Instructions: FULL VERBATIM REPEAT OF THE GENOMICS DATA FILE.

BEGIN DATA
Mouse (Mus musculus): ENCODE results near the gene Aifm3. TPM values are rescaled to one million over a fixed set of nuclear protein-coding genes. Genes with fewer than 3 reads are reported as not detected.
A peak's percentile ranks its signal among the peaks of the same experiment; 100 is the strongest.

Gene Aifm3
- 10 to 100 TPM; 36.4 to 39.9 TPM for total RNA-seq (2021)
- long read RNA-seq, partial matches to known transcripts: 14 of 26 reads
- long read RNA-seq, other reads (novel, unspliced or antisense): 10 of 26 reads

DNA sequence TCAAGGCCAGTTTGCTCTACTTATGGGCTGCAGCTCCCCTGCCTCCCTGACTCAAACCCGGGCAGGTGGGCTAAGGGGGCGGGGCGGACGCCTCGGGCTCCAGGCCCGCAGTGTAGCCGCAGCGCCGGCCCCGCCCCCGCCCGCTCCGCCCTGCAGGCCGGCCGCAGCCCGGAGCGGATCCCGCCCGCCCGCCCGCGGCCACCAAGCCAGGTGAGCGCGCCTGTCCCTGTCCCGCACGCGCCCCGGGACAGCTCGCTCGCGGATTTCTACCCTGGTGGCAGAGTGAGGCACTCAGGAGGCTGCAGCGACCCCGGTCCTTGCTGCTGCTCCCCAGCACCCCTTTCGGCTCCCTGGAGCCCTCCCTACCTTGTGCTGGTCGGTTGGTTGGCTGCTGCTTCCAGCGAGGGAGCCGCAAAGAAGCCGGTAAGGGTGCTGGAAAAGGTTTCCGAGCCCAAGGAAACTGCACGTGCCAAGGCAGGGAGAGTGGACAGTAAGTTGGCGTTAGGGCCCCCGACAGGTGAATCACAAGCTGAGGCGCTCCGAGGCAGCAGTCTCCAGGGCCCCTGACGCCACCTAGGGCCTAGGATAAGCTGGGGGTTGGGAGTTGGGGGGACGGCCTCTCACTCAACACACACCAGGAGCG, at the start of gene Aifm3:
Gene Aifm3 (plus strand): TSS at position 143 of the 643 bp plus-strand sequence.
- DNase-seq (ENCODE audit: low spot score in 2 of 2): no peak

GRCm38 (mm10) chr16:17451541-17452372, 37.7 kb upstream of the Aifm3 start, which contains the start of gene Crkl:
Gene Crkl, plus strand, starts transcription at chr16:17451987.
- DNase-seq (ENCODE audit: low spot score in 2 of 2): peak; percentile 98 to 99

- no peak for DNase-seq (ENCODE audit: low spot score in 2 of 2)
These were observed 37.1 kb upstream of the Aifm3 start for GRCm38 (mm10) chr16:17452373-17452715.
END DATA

Mouse (Mus musculus): ENCODE results near the gene Aifm3. TPM values are rescaled to one million over a fixed set of nuclear protein-coding genes. Genes with fewer than 3 reads are reported as not detected.
A peak's percentile ranks its signal among the peaks of the same experiment; 100 is the strongest.

Gene Aifm3
- 10 to 100 TPM; 36.4 to 39.9 TPM for total RNA-seq (2021)
- long read RNA-seq, partial matches to known transcripts: 14 of 26 reads
- long read RNA-seq, other reads (novel, unspliced or antisense): 10 of 26 reads

DNA sequence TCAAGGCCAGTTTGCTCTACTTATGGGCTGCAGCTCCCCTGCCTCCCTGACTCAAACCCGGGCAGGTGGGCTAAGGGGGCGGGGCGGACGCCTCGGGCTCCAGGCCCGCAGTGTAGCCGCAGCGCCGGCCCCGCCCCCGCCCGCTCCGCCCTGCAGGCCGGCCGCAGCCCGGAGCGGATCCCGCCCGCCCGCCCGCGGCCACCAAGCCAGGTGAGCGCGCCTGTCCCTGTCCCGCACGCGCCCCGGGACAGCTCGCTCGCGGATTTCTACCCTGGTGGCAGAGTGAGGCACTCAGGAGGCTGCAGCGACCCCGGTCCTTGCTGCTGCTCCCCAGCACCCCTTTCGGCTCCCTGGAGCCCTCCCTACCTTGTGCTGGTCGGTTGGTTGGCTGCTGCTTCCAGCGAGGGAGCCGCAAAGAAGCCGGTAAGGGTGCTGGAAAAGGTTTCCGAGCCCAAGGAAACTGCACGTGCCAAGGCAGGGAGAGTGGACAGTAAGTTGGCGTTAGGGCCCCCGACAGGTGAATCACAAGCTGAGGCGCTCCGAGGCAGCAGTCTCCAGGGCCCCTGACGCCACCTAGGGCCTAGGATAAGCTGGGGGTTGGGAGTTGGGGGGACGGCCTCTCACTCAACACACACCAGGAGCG, at the start of gene Aifm3:
Gene Aifm3 (plus strand): TSS at position 143 of the 643 bp plus-strand sequence.
- DNase-seq (ENCODE audit: low spot score in 2 of 2): no peak

GRCm38 (mm10) chr16:17451541-17452372, 37.7 kb upstream of the Aifm3 start, which contains the start of gene Crkl:
Gene Crkl, plus strand, starts transcription at chr16:17451987.
- DNase-seq (ENCODE audit: low spot score in 2 of 2): peak; percentile 98 to 99

- no peak for DNase-seq (ENCODE audit: low spot score in 2 of 2)
These were observed 37.1 kb upstream of the Aifm3 start for GRCm38 (mm10) chr16:17452373-17452715.